Has anyone had this happen?

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Ian Victor
Regular Member

Date Joined May 2013
Total Posts : 214
   Posted 7/12/2013 11:47 AM (GMT -6)   
I've been posting on this forum for a month or so and we all share common ailments related to GERD or are recovering from some type of anti-reflux procedure. My Nissen is scheduled for August 28th. I have not heard anyone describe reflux episodes like mine-- resulting in an a visit to the ER. My reflux happens in the middle of night. Pure liquid stomach acid regurgitates up my esophagus and is then inhaled into my trachea and lungs. This results in excruciating pain from the stomach acid. I then choke, cough and gasp for air. It's a terrifying experience. Only a treatment from the hospital will help. They give me a GI solution to drink. The solution numbs the esophagus and neutralizes acid. My throat is then sore and raw for several days. Has anyone else had this experience?

Regular Member

Date Joined Apr 2013
Total Posts : 20
   Posted 7/12/2013 4:29 PM (GMT -6)   
Ian, yes, that is exactly what I experienced which lead to me seeking out a GI doctor and surgeon after years of heartburn/reflux. I never went to the ER when it happened to me but I would wake up coughing, choking, and gasping, and would be awake for hours afterword in excruciating pain, and usually have a raw/tender sensation in my chest for a few days afterword.

I had a toupet (partial Nissen) about 12 weeks ago and have not had any episodes since then (or any heartburn, either.) Have you discussed this condition with your GI doctor and/or surgeon? I believe it is not uncommon in severe cases of GERD. Make sure you do your homework on your surgeon before your surgery; you want someone who has a lot of experience with this kind of procedure. I hope you find some relief.

Veteran Member

Date Joined Dec 2008
Total Posts : 4961
   Posted 7/12/2013 6:44 PM (GMT -6)   

Another Mod, Dencha, had the same problem and is doing very well since her Nissen about 3 years ago I believe. Also Couchtater had this issue and had the Hill nissen done and has been doing very well also.

Take care,
Moderator: GERD/Heartburn, Kidney disease

Nissen 6/06 and 5/09
#3 8/24/11

Veteran Member

Date Joined Oct 2009
Total Posts : 5029
   Posted 7/12/2013 8:34 PM (GMT -6)   
I had the night chokes too, back when my lower esophageal sphincter was stuck wide open. It stopped after my Toupet.

While you are waiting for surgery don't eat within 4 hours of going to bed, no drinking anything but a little water either. Sleep propped up - bed lifts or the couch or a recliner, whatever works. You don't want to get pneumonia from inhaling stomach contents.

Forum Moderator

Date Joined Feb 2009
Total Posts : 7188
   Posted 7/12/2013 8:43 PM (GMT -6)   
Hi Ian,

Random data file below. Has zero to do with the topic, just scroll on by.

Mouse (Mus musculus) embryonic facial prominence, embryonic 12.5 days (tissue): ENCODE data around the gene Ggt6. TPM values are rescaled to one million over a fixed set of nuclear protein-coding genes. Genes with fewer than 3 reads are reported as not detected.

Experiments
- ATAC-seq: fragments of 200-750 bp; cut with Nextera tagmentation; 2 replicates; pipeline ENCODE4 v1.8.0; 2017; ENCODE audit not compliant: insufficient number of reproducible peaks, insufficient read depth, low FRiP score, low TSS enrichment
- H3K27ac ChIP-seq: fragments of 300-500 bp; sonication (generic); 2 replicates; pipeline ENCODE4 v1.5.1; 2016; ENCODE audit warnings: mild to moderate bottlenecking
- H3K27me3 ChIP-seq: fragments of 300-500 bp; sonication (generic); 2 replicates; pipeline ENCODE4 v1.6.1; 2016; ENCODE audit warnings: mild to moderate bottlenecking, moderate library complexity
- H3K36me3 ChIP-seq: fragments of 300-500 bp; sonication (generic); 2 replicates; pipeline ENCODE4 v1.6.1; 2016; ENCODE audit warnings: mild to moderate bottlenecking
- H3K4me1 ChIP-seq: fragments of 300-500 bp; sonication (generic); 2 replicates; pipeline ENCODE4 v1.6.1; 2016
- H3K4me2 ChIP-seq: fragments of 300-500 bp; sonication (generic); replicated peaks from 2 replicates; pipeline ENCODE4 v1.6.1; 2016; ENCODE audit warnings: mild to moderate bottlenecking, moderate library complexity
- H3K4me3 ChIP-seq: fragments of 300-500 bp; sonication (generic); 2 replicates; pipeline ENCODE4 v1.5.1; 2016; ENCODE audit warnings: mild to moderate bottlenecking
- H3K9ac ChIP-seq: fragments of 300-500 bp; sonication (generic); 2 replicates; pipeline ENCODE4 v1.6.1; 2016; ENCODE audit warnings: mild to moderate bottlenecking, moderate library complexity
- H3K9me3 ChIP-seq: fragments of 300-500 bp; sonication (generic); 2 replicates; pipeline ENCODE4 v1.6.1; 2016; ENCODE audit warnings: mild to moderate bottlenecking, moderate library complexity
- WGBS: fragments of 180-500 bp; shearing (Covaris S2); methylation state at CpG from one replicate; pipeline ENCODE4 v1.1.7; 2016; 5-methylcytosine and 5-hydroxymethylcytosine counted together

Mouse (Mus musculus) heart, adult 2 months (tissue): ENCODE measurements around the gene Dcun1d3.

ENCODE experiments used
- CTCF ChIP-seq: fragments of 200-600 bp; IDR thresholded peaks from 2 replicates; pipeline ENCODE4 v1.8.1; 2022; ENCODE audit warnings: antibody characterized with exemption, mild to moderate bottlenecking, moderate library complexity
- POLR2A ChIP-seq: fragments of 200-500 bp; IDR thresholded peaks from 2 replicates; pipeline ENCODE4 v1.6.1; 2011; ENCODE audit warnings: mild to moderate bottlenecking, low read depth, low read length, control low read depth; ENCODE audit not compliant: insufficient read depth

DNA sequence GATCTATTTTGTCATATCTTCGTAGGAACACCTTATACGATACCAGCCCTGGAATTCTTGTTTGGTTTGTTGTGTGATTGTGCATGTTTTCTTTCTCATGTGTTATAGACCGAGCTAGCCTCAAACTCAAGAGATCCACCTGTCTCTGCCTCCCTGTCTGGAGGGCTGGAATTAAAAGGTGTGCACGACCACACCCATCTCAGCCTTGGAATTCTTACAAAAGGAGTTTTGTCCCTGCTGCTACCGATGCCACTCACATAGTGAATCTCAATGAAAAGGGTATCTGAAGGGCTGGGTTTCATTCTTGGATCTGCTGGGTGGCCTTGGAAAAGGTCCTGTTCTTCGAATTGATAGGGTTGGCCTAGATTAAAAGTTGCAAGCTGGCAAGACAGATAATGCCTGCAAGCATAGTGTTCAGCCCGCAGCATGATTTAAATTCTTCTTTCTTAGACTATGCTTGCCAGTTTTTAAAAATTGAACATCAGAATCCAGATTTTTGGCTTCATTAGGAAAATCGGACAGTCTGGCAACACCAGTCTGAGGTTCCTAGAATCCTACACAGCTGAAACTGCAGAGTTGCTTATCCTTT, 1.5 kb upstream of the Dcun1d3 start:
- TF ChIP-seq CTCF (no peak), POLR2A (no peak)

I had asthma before my reflux issues, but over the years my reflux got worse and worse.  Finally about 6 years before I finally had my surgery (Feb. '09) my lungs got extremely bad.  My asthma was uncontrollable.  My PCP said that my lung condition was "life threatening". 
My GI doc didn't think my reflux was bad enough to cause problems with my lungs (my asthma doc said that GI docs don't have a clue as to how just a small amount of reflux can create havoc with lungs).   I had 24 hr PH monitor tests with results that were always within or just above the normal range. 
Finally after several years of my PCP and asthma docs trying to work through my GI doc to get me into surgery, my PCP referred me to a surgeon himself. I saw the surgeon, and because I knew (from this forum) how important it was to have a highly experienced Nissen surgeon, I went back once more to my GI doc with the test results from the surgeon I'd seen.
Finally, the GI doc said that "probably a few good reflux events would be enough to get your lungs going.  You can either continue with medications, or could consult a surgeon (no rush)."  I chose the surgical route, because I was already at peak PPI meds and Rantidine at bedtime.  Three weeks after my consultation with the surgeon I had my Nissen.  It took two and a half months for my lungs to heal, but they've been great since.  I'm so happy I had the surgery.  What a huge difference it has had on my life.
Over the course of the past four years I've been on this forum, I've read reports from quite a few people who've had experiences similar to yours. 
Another member who was on the forum when I first joined had developed COPD from the severe reflux episodes she had.  I don't think that aspiration issues like the ones you've described are to be taken lightly.  Unlike my situation, when asthma made small amounts of reflux an issue because of reactivity and forced me into action--your situation is more dire.  Left untreated and ignored, your reflux could cause permanent damage to your lungs.  Fortunately for me, my asthma made me so reactive that I had to get help (from even small amounts of reflux) before permanent damage occurred.
In my opinion you are doing exactly the right thing by having your Nissen.  I am certain that your quality of life will improve exponentially.
Best wishes!
GERD/Heartburn Moderator
Nissen Fundoplication 2/09

"Whatever you fight, you strengthen, and what you resist, persists.”

“Worry pretends to be necessary but serves no useful purpose”

“Accept - then act. Whatever the present moment contains, accept it as if you had chosen it. Always work with it, not against it.”
Eckhart Tolle

Ian Victor
Regular Member

Date Joined May 2013
Total Posts : 214
   Posted 7/12/2013 9:01 PM (GMT -6)   
Alcie-- My last episode which resulted in an ER visit was after a period of 10 hours without food. All it takes is a small amount of gastric acid to shoot up the esophagus-- and that can happen on an empty stomach.

Maggie- My surgeon has performed over 600 Nissen. His the best in his field in this area of the country.
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